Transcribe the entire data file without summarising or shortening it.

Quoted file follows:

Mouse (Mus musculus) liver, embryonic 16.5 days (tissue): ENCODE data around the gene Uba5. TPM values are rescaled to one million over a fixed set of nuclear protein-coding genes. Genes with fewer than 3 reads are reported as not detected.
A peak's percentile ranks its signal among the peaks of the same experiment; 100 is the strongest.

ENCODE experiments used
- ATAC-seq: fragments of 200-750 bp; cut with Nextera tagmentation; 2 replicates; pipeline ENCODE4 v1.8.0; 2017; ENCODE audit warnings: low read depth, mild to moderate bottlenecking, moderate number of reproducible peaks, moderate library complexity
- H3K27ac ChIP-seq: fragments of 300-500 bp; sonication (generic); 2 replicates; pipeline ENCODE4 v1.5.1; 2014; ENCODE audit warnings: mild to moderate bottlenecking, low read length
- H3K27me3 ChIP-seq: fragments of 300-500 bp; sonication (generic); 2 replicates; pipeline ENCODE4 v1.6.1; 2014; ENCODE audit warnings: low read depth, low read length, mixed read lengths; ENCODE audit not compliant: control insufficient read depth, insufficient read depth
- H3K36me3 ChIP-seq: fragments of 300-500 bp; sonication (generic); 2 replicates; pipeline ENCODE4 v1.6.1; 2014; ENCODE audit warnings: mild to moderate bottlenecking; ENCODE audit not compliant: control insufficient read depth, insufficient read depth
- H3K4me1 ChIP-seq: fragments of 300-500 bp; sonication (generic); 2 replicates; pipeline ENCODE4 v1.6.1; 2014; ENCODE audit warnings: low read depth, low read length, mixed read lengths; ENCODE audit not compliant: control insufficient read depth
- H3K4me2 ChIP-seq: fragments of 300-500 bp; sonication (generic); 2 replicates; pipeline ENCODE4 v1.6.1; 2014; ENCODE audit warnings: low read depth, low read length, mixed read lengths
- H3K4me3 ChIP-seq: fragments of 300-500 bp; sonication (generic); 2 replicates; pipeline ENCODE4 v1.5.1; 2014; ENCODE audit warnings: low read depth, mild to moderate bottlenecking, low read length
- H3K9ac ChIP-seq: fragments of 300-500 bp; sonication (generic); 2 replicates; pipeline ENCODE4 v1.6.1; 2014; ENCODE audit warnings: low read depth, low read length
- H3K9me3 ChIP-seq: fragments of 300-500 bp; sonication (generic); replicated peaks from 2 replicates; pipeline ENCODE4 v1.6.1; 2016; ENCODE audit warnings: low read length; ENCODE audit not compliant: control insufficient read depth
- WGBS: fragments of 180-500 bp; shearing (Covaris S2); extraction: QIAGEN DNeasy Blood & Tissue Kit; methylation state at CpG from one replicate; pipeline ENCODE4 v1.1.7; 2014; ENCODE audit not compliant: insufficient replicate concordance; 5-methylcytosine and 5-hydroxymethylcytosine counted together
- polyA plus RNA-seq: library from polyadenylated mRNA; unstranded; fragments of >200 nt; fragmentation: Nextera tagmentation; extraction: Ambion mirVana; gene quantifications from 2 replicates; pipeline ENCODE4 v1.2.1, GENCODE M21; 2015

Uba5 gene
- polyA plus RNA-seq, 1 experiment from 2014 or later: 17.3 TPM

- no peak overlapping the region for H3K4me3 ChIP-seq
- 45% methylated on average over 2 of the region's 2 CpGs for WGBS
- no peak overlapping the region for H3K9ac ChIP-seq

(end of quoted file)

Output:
Mouse (Mus musculus) liver, embryonic 16.5 days (tissue): ENCODE data around the gene Uba5. TPM values are rescaled to one million over a fixed set of nuclear protein-coding genes. Genes with fewer than 3 reads are reported as not detected.
A peak's percentile ranks its signal among the peaks of the same experiment; 100 is the strongest.

ENCODE experiments used
- ATAC-seq: fragments of 200-750 bp; cut with Nextera tagmentation; 2 replicates; pipeline ENCODE4 v1.8.0; 2017; ENCODE audit warnings: low read depth, mild to moderate bottlenecking, moderate number of reproducible peaks, moderate library complexity
- H3K27ac ChIP-seq: fragments of 300-500 bp; sonication (generic); 2 replicates; pipeline ENCODE4 v1.5.1; 2014; ENCODE audit warnings: mild to moderate bottlenecking, low read length
- H3K27me3 ChIP-seq: fragments of 300-500 bp; sonication (generic); 2 replicates; pipeline ENCODE4 v1.6.1; 2014; ENCODE audit warnings: low read depth, low read length, mixed read lengths; ENCODE audit not compliant: control insufficient read depth, insufficient read depth
- H3K36me3 ChIP-seq: fragments of 300-500 bp; sonication (generic); 2 replicates; pipeline ENCODE4 v1.6.1; 2014; ENCODE audit warnings: mild to moderate bottlenecking; ENCODE audit not compliant: control insufficient read depth, insufficient read depth
- H3K4me1 ChIP-seq: fragments of 300-500 bp; sonication (generic); 2 replicates; pipeline ENCODE4 v1.6.1; 2014; ENCODE audit warnings: low read depth, low read length, mixed read lengths; ENCODE audit not compliant: control insufficient read depth
- H3K4me2 ChIP-seq: fragments of 300-500 bp; sonication (generic); 2 replicates; pipeline ENCODE4 v1.6.1; 2014; ENCODE audit warnings: low read depth, low read length, mixed read lengths
- H3K4me3 ChIP-seq: fragments of 300-500 bp; sonication (generic); 2 replicates; pipeline ENCODE4 v1.5.1; 2014; ENCODE audit warnings: low read depth, mild to moderate bottlenecking, low read length
- H3K9ac ChIP-seq: fragments of 300-500 bp; sonication (generic); 2 replicates; pipeline ENCODE4 v1.6.1; 2014; ENCODE audit warnings: low read depth, low read length
- H3K9me3 ChIP-seq: fragments of 300-500 bp; sonication (generic); replicated peaks from 2 replicates; pipeline ENCODE4 v1.6.1; 2016; ENCODE audit warnings: low read length; ENCODE audit not compliant: control insufficient read depth
- WGBS: fragments of 180-500 bp; shearing (Covaris S2); extraction: QIAGEN DNeasy Blood & Tissue Kit; methylation state at CpG from one replicate; pipeline ENCODE4 v1.1.7; 2014; ENCODE audit not compliant: insufficient replicate concordance; 5-methylcytosine and 5-hydroxymethylcytosine counted together
- polyA plus RNA-seq: library from polyadenylated mRNA; unstranded; fragments of >200 nt; fragmentation: Nextera tagmentation; extraction: Ambion mirVana; gene quantifications from 2 replicates; pipeline ENCODE4 v1.2.1, GENCODE M21; 2015

Uba5 gene
- polyA plus RNA-seq, 1 experiment from 2014 or later: 17.3 TPM

- no peak overlapping the region for H3K4me3 ChIP-seq
- 45% methylated on average over 2 of the region's 2 CpGs for WGBS
- no peak overlapping the region for H3K9ac ChIP-seq